small business server

Discussion in 'Business & Enterprise Computing' started by lenjet, Apr 2, 2018.

  1. waltermitty

    waltermitty Member

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    every CEO I know personally inspects IT providers handiwork. This is a case of a little knowledge is a dangerous thing. Servers are cattle not pets, you're not a guinea pig for using other peoples servers (TM), you're on the other end of the adoption curve. It's all battle tested, let someone else worry about it.
     
  2. Zedd02

    Zedd02 Member

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    That isn't entirely true and isn't without it's own problems. If, as you say, you've estimated your growth over the next 6 months that means you're buying hardware with capacity you may never need in the hopes that you make it to the breaking point of the equation. Which is exactly what you are against in terms of using the cloud.

    What Office 365 plans are you on? Cause OneDrive is 1TB if you're on the Office 365 Business Premium or above tiers. Which means your 17GB free tier is a very roundabout solution to a solved problem. Also, I'm not 100% sure what you plan to use this server for. Server 2016 for user identification? Use Azure AD. Server 2016 for file sharing? Use OneDrive.

    Please describe what you want to use this server for.

    No. You've currently got a lot of belligerent people telling you something you don't want to hear, and an answer you want. The start of this thread is the nightmare of every IT person in the B&EC forums. You've come in with a half-developed idea, you already have a plan, and you don't seem to be asking any questions or defining your problem more; you seem wholly intent on defending your ideas from attack.

    The problem here is that we're attacking your solution because it's a solution to a problem you probably aren't experiencing. The more tidbits we get out of you, the more confused you appear to be. You're a business, WITH OFFICE 365, why are you using Google Drive free? You want a server, it seems like it has to be powerful, but you're intending to palm it to someone else straight away. Why are you doing it? I bring up a theoretical about an SSD dying, you ask if the same theory would apply if it were a HDD (it would indeed) and you describe being able to continue working if the internet went offline. Unless you need your server, which isn't apparent yet, all the services you need are either sync based (OneDrive works fine offlne), available from a tethered phone (mobilised workforce don't forget), tied to a web service (most things are these days) or an unnecessary service for a short outage. You're looking Melbourne CBD. The chances of a cable being hit by anything (especially the TGP cable that has just been set up) is strikingly small, and you won't be the biggest fish affected by the problem.

    Being used to on-premise isn't your problem any more. If you want a solution, give the problem to someone who's experienced, get their feedback and then take it to the person you'll be interacting with on a daily basis. You aren't an IT guy any more, you either have a business to manage, or indeed an IT support contract to manage. Either one doesn't let you play with the hardware. Explain to us what your use cases are, what your intentions are and what services, if any, require you to have a server. Or, build your token ring RAID0 and come back to us when it fails. We'll be fascinated to hear about it. And then we'll have this discussion again.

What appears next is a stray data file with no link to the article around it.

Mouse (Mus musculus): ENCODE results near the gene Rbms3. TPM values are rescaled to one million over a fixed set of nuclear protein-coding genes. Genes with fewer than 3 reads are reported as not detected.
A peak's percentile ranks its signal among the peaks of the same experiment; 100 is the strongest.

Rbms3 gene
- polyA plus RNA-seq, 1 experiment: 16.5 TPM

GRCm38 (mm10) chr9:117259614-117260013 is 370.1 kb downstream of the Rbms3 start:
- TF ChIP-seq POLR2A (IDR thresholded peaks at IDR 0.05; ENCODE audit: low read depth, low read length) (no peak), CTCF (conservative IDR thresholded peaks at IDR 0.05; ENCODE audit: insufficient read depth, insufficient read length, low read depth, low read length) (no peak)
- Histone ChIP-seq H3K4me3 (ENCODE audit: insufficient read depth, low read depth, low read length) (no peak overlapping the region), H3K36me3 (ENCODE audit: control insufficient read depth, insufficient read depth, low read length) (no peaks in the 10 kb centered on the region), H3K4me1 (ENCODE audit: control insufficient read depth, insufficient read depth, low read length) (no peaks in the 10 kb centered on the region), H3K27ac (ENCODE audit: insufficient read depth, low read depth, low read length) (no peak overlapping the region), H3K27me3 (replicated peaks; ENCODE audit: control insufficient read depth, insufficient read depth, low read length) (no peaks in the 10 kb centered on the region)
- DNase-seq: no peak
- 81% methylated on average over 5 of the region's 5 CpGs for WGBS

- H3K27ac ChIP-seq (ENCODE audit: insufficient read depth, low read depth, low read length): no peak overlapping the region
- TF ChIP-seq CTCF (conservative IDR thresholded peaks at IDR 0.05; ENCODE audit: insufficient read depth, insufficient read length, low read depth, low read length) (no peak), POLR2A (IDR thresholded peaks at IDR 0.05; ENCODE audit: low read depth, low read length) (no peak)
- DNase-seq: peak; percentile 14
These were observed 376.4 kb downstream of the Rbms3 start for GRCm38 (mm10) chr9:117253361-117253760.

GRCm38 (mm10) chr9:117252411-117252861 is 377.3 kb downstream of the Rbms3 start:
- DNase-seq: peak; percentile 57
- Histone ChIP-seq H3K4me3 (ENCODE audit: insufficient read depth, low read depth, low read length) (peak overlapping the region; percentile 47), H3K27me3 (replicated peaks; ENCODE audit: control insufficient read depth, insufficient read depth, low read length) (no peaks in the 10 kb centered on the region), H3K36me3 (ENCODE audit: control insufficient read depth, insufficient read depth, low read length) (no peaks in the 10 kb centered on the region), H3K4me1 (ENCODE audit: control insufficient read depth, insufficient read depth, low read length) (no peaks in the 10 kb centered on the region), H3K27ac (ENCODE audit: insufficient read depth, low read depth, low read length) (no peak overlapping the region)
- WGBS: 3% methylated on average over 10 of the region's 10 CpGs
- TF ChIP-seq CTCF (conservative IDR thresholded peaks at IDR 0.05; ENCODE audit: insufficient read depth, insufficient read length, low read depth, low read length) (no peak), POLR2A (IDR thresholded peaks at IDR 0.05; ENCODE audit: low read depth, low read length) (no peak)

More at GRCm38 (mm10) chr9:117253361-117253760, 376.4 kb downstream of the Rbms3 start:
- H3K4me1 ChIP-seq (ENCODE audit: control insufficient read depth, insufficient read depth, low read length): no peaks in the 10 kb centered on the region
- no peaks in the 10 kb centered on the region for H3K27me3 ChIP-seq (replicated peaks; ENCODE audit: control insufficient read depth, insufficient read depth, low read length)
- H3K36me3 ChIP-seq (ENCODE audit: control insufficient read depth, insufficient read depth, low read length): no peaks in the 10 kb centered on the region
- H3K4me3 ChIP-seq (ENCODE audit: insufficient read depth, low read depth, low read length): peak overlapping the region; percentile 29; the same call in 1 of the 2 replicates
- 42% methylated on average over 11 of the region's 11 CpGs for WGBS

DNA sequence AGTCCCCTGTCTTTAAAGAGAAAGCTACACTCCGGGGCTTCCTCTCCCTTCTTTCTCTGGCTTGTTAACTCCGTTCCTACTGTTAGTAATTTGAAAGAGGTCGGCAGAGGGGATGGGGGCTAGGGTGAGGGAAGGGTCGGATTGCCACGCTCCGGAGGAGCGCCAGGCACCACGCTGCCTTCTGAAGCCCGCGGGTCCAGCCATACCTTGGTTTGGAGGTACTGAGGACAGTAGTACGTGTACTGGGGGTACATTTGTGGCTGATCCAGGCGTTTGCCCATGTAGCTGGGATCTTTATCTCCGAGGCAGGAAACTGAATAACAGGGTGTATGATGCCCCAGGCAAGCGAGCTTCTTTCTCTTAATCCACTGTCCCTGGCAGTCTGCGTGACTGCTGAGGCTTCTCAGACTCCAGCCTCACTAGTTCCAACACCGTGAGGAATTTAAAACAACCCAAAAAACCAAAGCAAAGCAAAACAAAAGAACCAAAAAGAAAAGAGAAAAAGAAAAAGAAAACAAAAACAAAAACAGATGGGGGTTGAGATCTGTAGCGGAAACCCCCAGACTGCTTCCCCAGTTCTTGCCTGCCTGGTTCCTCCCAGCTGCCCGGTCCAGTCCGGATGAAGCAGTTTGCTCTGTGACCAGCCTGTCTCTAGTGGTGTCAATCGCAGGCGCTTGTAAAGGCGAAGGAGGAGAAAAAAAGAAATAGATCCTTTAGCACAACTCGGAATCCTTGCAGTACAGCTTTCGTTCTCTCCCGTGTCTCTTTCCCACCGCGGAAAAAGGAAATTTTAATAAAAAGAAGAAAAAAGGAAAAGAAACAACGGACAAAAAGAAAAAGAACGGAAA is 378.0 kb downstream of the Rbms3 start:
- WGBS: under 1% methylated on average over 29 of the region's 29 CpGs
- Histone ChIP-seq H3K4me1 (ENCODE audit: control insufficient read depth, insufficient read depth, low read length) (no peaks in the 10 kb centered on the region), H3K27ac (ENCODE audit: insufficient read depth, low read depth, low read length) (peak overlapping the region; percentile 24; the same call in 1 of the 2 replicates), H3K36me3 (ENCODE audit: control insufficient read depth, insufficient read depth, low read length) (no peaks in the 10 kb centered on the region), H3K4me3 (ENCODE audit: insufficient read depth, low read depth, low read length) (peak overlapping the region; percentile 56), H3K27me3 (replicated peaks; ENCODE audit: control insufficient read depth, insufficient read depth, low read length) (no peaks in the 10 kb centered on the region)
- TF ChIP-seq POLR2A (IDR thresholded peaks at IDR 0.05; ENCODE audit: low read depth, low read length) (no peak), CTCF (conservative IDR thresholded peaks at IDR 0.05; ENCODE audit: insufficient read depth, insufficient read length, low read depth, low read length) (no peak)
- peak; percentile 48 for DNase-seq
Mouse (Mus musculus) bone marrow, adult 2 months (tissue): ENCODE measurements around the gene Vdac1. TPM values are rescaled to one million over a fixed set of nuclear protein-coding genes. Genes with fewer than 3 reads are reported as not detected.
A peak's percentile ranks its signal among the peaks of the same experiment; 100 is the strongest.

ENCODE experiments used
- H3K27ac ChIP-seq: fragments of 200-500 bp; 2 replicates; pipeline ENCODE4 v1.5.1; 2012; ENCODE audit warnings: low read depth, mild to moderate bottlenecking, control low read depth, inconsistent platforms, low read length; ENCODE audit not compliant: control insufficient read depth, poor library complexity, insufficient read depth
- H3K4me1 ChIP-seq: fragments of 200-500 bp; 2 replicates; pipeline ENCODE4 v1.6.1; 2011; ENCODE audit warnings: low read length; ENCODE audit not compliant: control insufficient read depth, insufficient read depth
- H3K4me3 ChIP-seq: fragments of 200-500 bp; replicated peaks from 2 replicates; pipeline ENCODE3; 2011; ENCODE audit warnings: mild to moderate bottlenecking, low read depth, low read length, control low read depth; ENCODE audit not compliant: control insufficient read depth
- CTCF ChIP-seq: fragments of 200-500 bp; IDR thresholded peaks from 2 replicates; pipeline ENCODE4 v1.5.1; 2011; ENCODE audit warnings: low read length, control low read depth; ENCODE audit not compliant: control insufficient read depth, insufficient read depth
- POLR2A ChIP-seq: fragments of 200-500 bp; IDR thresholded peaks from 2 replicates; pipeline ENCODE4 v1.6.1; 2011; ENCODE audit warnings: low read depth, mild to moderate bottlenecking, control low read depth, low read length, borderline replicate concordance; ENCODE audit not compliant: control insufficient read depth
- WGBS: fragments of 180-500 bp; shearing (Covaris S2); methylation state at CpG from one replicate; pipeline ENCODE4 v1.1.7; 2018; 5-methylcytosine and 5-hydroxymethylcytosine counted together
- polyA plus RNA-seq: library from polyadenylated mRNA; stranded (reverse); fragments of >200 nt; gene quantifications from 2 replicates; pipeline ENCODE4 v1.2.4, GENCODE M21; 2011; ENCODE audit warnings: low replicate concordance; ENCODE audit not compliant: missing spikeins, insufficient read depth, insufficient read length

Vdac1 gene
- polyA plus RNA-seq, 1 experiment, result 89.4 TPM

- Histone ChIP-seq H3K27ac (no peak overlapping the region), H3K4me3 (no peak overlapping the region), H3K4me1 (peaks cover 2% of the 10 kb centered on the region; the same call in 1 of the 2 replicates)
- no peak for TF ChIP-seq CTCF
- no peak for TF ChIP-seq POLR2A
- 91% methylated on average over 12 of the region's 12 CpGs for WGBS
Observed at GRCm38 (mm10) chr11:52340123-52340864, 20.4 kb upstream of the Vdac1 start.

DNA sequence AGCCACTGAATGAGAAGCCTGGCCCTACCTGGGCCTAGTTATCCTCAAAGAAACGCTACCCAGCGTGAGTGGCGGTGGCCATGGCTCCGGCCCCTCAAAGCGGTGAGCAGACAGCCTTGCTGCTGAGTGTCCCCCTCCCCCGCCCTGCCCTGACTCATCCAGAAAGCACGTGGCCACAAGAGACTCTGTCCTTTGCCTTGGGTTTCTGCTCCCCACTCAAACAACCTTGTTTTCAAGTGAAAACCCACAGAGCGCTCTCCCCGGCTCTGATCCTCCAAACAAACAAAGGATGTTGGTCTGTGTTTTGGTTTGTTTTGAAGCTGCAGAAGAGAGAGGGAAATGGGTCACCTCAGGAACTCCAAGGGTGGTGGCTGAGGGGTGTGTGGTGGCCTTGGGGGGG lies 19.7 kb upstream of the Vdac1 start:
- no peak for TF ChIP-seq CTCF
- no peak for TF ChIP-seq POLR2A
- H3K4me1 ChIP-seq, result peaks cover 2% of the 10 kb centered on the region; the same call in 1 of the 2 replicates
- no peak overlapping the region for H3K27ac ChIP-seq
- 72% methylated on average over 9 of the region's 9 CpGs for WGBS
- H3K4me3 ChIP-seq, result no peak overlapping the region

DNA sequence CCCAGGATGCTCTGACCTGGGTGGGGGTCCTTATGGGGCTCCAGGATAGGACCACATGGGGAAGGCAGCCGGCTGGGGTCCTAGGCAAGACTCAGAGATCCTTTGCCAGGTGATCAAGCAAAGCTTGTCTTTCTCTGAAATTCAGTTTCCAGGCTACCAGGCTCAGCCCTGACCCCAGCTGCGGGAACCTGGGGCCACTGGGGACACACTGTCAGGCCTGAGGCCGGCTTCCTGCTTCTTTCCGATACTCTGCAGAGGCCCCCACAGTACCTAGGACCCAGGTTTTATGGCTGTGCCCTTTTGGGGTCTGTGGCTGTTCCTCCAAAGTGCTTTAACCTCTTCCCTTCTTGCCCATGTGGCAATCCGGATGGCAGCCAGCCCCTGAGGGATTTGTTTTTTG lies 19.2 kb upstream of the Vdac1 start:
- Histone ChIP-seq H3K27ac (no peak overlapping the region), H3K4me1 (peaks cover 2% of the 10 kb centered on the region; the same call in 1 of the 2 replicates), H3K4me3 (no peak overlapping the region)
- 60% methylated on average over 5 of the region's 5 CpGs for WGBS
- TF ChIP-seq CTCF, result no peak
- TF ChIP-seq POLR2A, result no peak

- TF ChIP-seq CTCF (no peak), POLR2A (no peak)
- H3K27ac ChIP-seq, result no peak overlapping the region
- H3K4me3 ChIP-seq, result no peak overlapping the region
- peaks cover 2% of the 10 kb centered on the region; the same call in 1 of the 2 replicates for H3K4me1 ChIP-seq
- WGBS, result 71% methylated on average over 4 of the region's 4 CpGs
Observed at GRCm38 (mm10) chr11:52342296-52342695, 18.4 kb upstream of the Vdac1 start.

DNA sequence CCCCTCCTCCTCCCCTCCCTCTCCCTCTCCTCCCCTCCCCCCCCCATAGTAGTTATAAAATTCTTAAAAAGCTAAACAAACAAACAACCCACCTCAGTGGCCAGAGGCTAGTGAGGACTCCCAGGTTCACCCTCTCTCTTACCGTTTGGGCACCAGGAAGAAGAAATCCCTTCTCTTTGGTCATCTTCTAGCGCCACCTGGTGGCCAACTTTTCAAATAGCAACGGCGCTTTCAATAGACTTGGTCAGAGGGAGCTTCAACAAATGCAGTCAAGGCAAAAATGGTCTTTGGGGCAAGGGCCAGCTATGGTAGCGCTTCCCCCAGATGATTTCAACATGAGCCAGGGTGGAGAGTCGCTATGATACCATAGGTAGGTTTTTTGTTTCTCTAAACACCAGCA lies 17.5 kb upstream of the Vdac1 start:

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  3. OP
    OP
    lenjet

    lenjet Member

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    yeah that is what FAD pointed out and it's not a bad idea I have had a look at the Dell DFO stuff
     
  4. taldoren

    taldoren Member

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    Quick tip - any decent Solution provider will run away, glad to have dodged a bullet.
    Re-read some advice, its all be gained the hard way, and btw- none of the above is " stars aligning armageddon scenarios" for that stuff you need to know the handshake and show the early grey/white/bald hair.
     
  5. Zedd02

    Zedd02 Member

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    Just because we do like to be helpful, here is a useful tool for you to have:

    https://www.exactal.com/en/costx/products/costx-cloud/

    Why bother with an on-premise solution, THEY SUPPORT THE CLOUD. They even have documentation on how to deploy it to AWS or Azure, and they appear to basically walk you through the whole process.
     
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  6. OP
    OP
    lenjet

    lenjet Member

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    I am well aware what my primary application provider can provide... And I will say it again this was announced on the 28th of Feb... in existence for a whole month, I am not going to be a guinea pig / early adopter... I am more than happy to let someone else iron out all the bugs and discover performance issues and then jump on board version 2 or 3 once they have sorted out all the issues... not version 1 (or 6.7 in this case). In fact in the techweb where all their documentation is stored, only the "General Overview" is available for download despite the v6.7 release notes suggesting there would be an "Amazon AppStream 2.0" and "Citrix XenApp Essentials on Azure" set of documentation available as well. I note the release notes are from the 18th of January... so yep "THEY SUPPORT THE CLOUD" they just haven't quite documented how do it yet... :thumbup:
     
    Last edited: Apr 2, 2018
  7. ir0nhide

    ir0nhide Member

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    Just watched this video (ugh), it seems like exactal bit the bullet and said "yeah our $enterpriseshitware$ runs OK in AWS/Azure so we won't be dicks about saying it's not supported there any more". Hardly groundbreaking stuff.
     
  8. OP
    OP
    lenjet

    lenjet Member